The housing market is in the doldrums right now, and I suspect all this eco-friendliness will come with a price interesting to see what becomes of this place.

Tuesday, April 7, 2009

The Water Tunnel Project- 2009

Obligatory sign on Second Avenue proclaims names of politicos and functionaries...meanwhile,Hundreds of feet below this construction site, "sandhogs" and heavy equipment continue to work on extending NYC's underground water tunnel system... a vast, long-range and multi-billion dollar project.

To a huge extent, civilization depends on reliable sources of clean water. New York started its big reservoir system in the middle of the 1800's and has been working on it ever since...

The site shown here has been in progress off Second Avenue for over four years now, and who knows when it will ever be completed. In the beginning stages, blasting work was done deep down and occasionally made this whole neighborhood tremble slightly like little earthquakes...

In opposition to the "New York Minute," this project falls more under the heading of " In a New York Decade or so," just like work on the Second Avenue subway much further uptown. Who knows when that will ever be completed... I really don't expect to live to see it finished, but I probably will.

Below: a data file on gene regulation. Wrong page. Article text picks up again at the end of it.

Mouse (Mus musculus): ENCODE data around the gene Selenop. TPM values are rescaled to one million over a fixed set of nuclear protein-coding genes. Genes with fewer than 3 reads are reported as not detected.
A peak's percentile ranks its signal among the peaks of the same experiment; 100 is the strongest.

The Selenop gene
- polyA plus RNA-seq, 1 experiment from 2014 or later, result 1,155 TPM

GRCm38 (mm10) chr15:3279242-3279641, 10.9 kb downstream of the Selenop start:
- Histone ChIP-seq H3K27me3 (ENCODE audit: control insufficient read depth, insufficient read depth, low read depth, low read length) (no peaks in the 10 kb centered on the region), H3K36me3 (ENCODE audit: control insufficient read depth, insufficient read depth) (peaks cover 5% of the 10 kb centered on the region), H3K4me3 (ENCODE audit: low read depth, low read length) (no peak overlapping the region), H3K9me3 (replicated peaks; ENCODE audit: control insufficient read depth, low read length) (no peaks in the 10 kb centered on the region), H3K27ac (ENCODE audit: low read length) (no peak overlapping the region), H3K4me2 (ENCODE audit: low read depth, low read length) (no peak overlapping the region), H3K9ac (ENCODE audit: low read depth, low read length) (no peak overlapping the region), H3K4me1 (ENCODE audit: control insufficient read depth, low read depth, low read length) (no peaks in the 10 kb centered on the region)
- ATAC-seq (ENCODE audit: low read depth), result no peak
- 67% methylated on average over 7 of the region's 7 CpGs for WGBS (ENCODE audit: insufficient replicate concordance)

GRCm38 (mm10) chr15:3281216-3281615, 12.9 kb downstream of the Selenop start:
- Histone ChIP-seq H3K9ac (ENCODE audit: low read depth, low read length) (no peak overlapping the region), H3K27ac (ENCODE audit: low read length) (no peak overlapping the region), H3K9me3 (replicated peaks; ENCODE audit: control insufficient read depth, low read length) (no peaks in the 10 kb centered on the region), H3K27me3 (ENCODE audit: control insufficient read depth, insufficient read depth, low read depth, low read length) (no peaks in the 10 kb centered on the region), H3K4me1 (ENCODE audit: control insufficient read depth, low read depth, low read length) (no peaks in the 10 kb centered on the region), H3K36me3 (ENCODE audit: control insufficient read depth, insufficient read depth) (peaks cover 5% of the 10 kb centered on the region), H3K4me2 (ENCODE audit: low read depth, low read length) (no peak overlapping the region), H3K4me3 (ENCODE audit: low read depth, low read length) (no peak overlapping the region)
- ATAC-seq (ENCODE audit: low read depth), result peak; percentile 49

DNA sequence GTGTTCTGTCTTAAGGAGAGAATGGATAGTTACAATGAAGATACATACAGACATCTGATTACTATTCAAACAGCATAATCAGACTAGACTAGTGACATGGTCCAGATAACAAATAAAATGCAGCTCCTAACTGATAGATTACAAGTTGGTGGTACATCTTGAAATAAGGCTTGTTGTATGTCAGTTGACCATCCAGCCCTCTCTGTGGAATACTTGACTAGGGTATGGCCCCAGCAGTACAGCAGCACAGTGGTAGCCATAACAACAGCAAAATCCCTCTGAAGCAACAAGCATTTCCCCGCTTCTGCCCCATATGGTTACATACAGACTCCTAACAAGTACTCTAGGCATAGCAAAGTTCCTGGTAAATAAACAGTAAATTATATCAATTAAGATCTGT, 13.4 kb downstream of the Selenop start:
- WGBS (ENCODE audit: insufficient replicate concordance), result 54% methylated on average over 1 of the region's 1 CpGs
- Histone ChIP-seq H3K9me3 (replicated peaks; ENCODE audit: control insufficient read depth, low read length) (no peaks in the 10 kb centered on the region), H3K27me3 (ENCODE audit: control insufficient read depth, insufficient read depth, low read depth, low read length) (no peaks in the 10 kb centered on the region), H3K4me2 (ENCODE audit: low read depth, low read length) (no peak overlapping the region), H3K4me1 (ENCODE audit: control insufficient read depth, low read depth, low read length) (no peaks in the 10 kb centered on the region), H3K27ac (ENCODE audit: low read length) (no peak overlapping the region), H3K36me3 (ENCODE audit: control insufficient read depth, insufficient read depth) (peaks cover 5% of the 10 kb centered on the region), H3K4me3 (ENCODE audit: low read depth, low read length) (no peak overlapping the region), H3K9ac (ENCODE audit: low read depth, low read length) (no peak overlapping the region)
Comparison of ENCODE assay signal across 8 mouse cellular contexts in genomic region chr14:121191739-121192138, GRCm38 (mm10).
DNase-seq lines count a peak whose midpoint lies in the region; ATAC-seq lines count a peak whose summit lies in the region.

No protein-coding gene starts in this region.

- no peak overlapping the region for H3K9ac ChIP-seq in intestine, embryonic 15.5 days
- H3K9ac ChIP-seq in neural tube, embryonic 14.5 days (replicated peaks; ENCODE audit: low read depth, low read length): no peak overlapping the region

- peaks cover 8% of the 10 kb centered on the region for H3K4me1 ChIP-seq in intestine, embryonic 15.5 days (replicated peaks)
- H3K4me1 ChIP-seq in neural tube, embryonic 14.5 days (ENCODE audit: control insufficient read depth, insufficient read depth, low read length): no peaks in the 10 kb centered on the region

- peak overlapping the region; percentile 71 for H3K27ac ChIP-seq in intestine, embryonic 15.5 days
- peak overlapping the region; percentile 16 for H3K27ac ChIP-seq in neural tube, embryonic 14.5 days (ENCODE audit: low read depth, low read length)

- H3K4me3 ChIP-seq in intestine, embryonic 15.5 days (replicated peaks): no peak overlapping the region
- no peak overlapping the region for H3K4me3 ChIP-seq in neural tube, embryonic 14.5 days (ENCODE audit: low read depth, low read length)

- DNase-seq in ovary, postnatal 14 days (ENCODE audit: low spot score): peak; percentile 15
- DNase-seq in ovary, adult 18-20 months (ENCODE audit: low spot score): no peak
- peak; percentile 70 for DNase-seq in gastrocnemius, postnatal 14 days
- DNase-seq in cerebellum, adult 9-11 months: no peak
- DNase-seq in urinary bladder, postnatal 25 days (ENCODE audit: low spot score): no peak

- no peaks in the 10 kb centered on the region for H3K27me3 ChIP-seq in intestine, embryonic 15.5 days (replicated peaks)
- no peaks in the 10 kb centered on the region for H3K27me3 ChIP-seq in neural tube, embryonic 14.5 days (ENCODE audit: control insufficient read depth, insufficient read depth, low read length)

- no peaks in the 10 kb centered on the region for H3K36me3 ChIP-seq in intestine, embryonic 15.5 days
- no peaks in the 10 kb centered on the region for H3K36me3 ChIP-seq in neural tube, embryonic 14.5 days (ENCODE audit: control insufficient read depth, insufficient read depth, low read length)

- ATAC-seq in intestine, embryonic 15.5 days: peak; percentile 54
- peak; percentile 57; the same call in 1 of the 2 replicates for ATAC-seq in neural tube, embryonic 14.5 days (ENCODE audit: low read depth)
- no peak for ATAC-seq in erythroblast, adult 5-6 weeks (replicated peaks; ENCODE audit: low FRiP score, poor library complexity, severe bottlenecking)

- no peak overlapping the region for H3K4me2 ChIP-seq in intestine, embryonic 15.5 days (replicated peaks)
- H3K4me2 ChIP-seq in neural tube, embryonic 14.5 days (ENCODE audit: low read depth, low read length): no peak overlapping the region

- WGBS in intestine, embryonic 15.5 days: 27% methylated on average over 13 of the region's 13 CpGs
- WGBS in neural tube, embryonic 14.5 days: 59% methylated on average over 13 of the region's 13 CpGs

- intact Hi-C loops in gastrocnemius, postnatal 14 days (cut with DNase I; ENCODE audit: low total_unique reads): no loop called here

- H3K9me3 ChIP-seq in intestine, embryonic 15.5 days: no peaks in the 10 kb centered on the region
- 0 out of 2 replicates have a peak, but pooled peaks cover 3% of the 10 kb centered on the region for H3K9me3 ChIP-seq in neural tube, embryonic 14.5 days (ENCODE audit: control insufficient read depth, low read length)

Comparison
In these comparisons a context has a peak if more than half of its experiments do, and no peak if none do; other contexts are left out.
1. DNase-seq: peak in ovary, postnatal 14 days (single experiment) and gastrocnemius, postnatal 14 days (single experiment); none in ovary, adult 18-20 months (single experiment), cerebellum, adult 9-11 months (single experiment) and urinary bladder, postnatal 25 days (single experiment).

An occasional report appears in the newspapers about the progress on the water tunnel's odd to watch the seasons come and go and this local construction site being worked on sporadically and somewhat mysteriously.

Sunday, April 5, 2009

Murray Market at P.S. 116

Warm Sunday afternoon...finds daffodils finally blooming in neighborhood parks, people flocking to sidewalk cafes and  also a Market at the local public school...
People look over fresh vegetables, clothes, arts and crafts and general bric-a-brac in the bright early April sun. 

Saturday, April 4, 2009

Pico Iyer and New York (2)

Been thinking about Pico Iyer's essay on New York in "Tropical Classical"...

Published in 1990, a lot of what it says about NYC remains pertinent...maybe younger people today don't think of New York (or anyplace) in Black and White, but the sense of angularity, expressionistic/Mondrian imagery and the sense of griminess ( particularly after a trip down in the subway) remain, that's for sure...